The NFL is a business and the players know it

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Only one draft pick from the 2016 NFL Draft remains unsigned, Joey Bosa. Bosa was the 3rd overall pick in this year’s draft by the San Diego Chargers. But the two sides have been unable to come to an agreement on contract terms and the standoff has continued for months.

Until today. When the Chargers released a statement saying they have pulled their “best offer”. According to the statement this offer included an initial signing bonus larger than any in the past two drafts, more money in 2016 than any rookie other than Carson Wentz, and the “largest payment and the highest percentage of signing bonus received in the first calendar” of any Chargers first-round pick since the adoption of the NFL’s collective bargaining agreement in 2011. Furthermore, the Chargers indicated in their statement that part of the reason the contract was being pulled at this time was because that offer reflected Bosa’s potential contributions over a 16 game season, but given the lack of a signed contract and Bosa’s absence from the team, it is not expected Bosa will be able to contribute over an entire season.

The standoff appears to be over monetary payments. Bosa and his camp want his full bonus ($17 million) paid by the end of the calendar year and do not want offset language which would allow the Chargers to not have to pay Bosa for his fifth year option should they decide to not pick up that option. No offset language would allow Bosa to earn money from his new team while still getting his money from the Chargers. The Chargers obviously do not want to have to pay a player who is no longer on their roster.

The new NFL collective bargaining agreement in 2011 was supposed to clear up issues with rookie contracts and end rookie holdouts by establishing a rookie salary scale and limits on bonuses. But terms such as offset language and payment dates remain something to be negotiated and continue the possibility for rookie holdouts.

But this issue is larger than the schedule of monetary payments and if a player should be paid for his full contract even if he is no longer on the team. Players are increasingly realizing that the NFL is a business and feel entitled to their fair share of the profits. Especially as the ongoing issues with the NFL and traumatic brain injuries continues. NFL players understand that their playing days do not last forever so they must capitalize on what limited time they have to play, particularly because they don’t know when those days may end. So they want to be protected and to be able to provide for themselves after they can no longer play.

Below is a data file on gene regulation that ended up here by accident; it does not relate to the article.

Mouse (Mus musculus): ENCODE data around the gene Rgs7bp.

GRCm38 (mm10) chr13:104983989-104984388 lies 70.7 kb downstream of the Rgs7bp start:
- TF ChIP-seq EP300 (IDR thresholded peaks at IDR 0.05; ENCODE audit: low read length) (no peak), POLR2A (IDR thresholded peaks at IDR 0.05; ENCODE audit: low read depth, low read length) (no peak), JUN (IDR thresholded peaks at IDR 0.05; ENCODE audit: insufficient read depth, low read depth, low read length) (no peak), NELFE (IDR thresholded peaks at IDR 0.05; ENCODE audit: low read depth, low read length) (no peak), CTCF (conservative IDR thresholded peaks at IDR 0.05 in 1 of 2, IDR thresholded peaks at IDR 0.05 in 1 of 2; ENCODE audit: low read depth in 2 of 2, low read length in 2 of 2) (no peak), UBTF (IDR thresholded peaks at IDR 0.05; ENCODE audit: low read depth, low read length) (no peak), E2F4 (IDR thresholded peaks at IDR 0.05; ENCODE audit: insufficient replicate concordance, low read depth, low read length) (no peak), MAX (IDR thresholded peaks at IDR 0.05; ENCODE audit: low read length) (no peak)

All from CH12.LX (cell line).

This is difficult for the NFL because the players are commodities. They hold value so long as they can still play and make sense fiscally for the team. The Chargers are right in not wanting to pay Bosa so much money upfront and to not want to pay him if he is no longer on the team. Bosa is right in wanting to feel appropriately compensated for his playing efforts and to try to protect himself in case of injury or other instances which make him unable to play.

Therein lies the problem. Neither side is wrong. And both sides are counting on the fact that each side needs the other. There is a reason the Chargers had the 3rd pick in the draft and selected Bosa. There is a reason Bosa is looking for so much money under specific terms. The Chargers need Bosa and Bosa needs the Chargers. They’re both waiting for the other to blink. In the past this has always been the player(s), whether between individual players and a franchise or between the NFLPA and the NFL.

The holdout of one pick does not signify that the balance of power is shifting, or that it is even close to shifting. The NFL and its franchises hold the ultimate power over the players, as signified by recent events involving the NFL and Deflategate as well as the NFL and drug allegations against players. But increasingly the NFL does not hold a monopoly over information which may give players leverage. And as the players become more cognizant of their NFL mortality the NFL becomes increasingly limited in their monopoly.

It’s all a business and both sides are trying to win.

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